Venezuela

Maduro, still deeply unpopular, finds strength in Venezuela stalemate, survey shows

Venezuela’s Guaidó calls for uprising in video

Interim president of Venezuela, Juan Guaidó, called for a military uprising on April 30, 2019, in a video shot at a Caracas air base that showed him surrounded by soldiers and accompanied by detained activist Leopoldo López.
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Interim president of Venezuela, Juan Guaidó, called for a military uprising on April 30, 2019, in a video shot at a Caracas air base that showed him surrounded by soldiers and accompanied by detained activist Leopoldo López.

A new poll suggests that the five-month political stalemate in Venezuela is subtly helping Nicolás Maduro, as an increasing number of people acknowledge that he’s the country’s legitimate leader — despite the international recognition for his rival, Juan Guaidó.

A poll released by Datincorp over the weekend found 41 percent consider Maduro the country’s “constitutional president” versus 36 percent who say the same about Guaidó.

In February — a month after Washington and more than 50 other nations backed Guaidó as interim president — 49 percent believed the young politician was the country’s true leader, versus 34 percent who said the same about Maduro.

Even so, the poll also makes clear that Maduro, 57, remains deeply unpopular in a country seized by hyperinflation, electricity rationing and fuel shortages.

The study found that 40 percent of the population considers itself in the “opposition” versus 19 percent who say they are government supporters or “Chavistas,” the ruling party that follows ideology implemented by the late President Hugo Chávez. Thirty-eight percent say they are “non-aligned.”

If presidential elections were held now, Guaidó would win with 33 percent of the vote versus Maduro’s 16 percent. Opposition stalwarts Leopoldo López and Maria Corina Machado would win 11 percent and 4 percent, respectively.

But a full 18 percent said they wouldn’t vote for any of the likely candidates.

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The survey of 1,200 people has a margin of error of 2.8 percent. Polls are viewed with suspicion in polarized Venezuela, but Datincorp has been in the business for three decades and its results have been reliable in the past. And the broad findings of the poll — that Guaidó is seeing his popularity slip even as Maduro remains deeply unpopular — have been backed up by other surveys.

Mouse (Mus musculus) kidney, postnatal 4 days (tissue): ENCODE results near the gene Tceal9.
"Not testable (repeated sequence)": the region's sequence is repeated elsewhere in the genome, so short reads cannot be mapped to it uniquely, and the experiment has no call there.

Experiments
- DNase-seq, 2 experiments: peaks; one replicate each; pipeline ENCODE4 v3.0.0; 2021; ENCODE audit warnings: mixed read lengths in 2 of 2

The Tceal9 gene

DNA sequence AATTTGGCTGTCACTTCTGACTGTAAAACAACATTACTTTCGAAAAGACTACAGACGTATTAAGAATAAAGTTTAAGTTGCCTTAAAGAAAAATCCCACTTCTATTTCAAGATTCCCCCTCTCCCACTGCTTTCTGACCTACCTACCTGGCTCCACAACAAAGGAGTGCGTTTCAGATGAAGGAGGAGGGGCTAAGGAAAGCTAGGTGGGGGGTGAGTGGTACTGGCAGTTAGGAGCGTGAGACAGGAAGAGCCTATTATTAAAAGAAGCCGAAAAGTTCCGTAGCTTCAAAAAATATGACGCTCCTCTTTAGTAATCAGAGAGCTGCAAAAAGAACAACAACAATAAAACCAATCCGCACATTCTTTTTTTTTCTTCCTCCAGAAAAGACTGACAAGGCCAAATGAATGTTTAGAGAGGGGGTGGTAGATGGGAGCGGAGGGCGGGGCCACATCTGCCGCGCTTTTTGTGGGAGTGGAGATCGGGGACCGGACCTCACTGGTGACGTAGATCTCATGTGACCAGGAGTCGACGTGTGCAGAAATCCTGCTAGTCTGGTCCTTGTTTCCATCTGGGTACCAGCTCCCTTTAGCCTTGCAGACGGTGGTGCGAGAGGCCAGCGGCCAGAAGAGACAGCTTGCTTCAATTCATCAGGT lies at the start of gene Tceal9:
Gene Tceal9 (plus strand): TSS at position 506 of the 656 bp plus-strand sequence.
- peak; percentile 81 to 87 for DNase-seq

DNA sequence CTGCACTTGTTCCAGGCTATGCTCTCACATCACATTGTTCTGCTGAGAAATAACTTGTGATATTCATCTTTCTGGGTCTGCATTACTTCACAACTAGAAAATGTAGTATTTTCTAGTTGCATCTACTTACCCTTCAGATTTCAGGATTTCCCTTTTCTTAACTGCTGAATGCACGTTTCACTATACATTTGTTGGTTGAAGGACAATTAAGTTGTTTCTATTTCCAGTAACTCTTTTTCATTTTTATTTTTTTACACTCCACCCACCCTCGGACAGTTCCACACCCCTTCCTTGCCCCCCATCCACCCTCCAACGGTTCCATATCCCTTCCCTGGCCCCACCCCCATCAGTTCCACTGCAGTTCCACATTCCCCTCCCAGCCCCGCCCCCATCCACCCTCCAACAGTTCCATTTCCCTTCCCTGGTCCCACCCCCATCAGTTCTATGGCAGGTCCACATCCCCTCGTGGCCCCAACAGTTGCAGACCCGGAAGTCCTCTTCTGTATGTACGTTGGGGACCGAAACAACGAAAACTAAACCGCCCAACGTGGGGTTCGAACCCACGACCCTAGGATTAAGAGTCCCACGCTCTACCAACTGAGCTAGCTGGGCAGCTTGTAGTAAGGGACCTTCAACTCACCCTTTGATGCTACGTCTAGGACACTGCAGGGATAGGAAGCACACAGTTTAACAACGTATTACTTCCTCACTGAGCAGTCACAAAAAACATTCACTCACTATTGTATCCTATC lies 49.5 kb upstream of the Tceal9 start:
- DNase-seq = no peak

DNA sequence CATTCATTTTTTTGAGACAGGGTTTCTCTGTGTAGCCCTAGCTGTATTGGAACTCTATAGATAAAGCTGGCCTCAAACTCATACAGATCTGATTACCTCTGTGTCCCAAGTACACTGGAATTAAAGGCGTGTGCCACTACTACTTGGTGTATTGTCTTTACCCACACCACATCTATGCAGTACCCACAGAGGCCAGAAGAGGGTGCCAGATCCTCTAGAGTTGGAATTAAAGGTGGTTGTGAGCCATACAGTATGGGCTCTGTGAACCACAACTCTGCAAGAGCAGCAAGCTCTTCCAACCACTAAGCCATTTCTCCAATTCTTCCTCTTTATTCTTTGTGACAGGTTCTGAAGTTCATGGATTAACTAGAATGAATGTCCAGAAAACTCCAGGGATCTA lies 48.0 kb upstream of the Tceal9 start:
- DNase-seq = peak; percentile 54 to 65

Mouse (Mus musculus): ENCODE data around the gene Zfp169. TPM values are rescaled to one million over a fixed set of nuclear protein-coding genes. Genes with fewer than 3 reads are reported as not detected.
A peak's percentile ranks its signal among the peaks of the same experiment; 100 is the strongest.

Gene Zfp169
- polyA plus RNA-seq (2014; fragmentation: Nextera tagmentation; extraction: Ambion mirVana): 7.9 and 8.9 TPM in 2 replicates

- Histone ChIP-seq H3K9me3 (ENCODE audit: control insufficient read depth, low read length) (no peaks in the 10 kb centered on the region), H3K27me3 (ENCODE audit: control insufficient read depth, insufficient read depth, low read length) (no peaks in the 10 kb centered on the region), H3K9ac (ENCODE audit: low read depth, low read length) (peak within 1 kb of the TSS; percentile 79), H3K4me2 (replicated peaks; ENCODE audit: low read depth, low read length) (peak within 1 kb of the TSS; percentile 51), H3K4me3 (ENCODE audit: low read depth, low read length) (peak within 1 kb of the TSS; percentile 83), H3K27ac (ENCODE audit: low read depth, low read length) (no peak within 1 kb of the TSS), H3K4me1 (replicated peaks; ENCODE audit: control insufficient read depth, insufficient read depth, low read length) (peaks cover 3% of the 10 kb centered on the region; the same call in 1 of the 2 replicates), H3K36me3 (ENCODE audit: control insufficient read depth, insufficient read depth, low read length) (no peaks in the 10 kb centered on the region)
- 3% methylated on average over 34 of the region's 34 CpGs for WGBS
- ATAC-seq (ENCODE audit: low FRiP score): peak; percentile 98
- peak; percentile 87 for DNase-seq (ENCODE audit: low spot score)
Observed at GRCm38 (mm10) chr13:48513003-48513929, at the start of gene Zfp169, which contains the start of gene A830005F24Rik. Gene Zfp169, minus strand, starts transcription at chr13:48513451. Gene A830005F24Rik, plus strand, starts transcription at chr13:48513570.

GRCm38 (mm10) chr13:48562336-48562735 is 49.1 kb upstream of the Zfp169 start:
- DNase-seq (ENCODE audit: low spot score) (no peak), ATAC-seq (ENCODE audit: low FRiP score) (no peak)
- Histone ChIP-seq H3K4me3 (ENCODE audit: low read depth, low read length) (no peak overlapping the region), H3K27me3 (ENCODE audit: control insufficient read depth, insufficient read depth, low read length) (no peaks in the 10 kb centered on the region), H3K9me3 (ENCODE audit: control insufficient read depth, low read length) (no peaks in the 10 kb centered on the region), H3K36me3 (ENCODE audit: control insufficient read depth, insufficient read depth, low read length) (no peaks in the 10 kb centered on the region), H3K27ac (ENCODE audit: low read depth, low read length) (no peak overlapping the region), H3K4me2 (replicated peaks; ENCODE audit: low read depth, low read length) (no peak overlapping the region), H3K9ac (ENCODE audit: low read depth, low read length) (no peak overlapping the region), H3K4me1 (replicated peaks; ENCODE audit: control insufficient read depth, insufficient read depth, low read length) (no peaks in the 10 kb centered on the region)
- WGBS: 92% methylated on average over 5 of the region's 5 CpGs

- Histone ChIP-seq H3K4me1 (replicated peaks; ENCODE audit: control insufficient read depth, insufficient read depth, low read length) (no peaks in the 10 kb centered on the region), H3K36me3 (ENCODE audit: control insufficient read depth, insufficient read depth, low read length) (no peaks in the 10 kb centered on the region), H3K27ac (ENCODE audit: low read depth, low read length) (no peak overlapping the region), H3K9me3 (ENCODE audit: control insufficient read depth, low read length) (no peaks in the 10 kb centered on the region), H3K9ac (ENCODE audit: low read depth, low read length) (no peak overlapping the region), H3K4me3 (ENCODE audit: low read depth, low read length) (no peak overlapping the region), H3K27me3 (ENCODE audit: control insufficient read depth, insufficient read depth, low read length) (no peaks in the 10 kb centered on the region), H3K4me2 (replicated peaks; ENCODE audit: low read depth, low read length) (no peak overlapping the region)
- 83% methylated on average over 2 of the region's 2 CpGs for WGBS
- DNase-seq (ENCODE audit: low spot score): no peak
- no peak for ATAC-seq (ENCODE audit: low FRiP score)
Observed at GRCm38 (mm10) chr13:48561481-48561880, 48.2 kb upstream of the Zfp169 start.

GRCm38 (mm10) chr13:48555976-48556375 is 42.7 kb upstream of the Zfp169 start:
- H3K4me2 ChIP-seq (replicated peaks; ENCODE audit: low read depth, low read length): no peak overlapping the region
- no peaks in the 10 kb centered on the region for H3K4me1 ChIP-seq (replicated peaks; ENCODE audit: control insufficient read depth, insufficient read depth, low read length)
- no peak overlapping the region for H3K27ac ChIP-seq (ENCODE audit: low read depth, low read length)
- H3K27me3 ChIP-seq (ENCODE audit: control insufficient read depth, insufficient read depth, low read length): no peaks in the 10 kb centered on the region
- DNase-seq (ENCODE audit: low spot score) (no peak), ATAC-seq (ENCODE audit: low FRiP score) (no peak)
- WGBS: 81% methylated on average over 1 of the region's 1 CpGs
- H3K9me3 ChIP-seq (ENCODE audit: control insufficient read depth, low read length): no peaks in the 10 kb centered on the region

The results also underscore how Venezuelans are increasingly focused on daily survival rather than the political struggle that has dominated headlines.

Respondents said the economy, healthcare and public services were the country’s top three most critical problems. The “political and institutional” crisis was in fifth place, tied with security.

The poll comes as Guaidó, the 35-year-old president of the National Assembly, has been struggling to turn international support into political power. In January, he declared himself interim president and in April he tried to seize control through a military uprising, only to see it fizzle.

Since then, Maduro has tightened his grip, jailing more than a dozen people for their role in the putsch.

It’s unclear how the impasse will be resolved. Initially, Washington suggested that outside military force wasn’t out of the question to bring Guaidó to power. It has walked back that idea since then. And the poll found that just 38 percent of Venezuelans believe a military intervention is possible versus the 54 percent who don’t think it will happen.

But there’s even more pessimism surrounding incipient negotiations taking place in Europe. According to the poll, only 23 percent believe those talks might lead to a resolution, while 66 percent said they would not be successful.

Washington’s efforts to oust Maduro have included ratcheting up economic and financial sanctions and taking aim at the country’s vital petroleum sector. While the State Department argues that those sanctions only hurt the government, and not the general population, 68 percent of those surveyed believed the measures had impacted their quality of life.

Maduro, who has been in power since 2013, argues that he has the right to rule through 2025 and that Guaidó is a U.S. puppet who is trying to illegally seize the presidency.

But 59 percent of those surveyed believe in Guaidó’s plan to force Maduro out of office, create a transitional government and call for new elections. And only 28 percent think that Maduro will serve out his full term.

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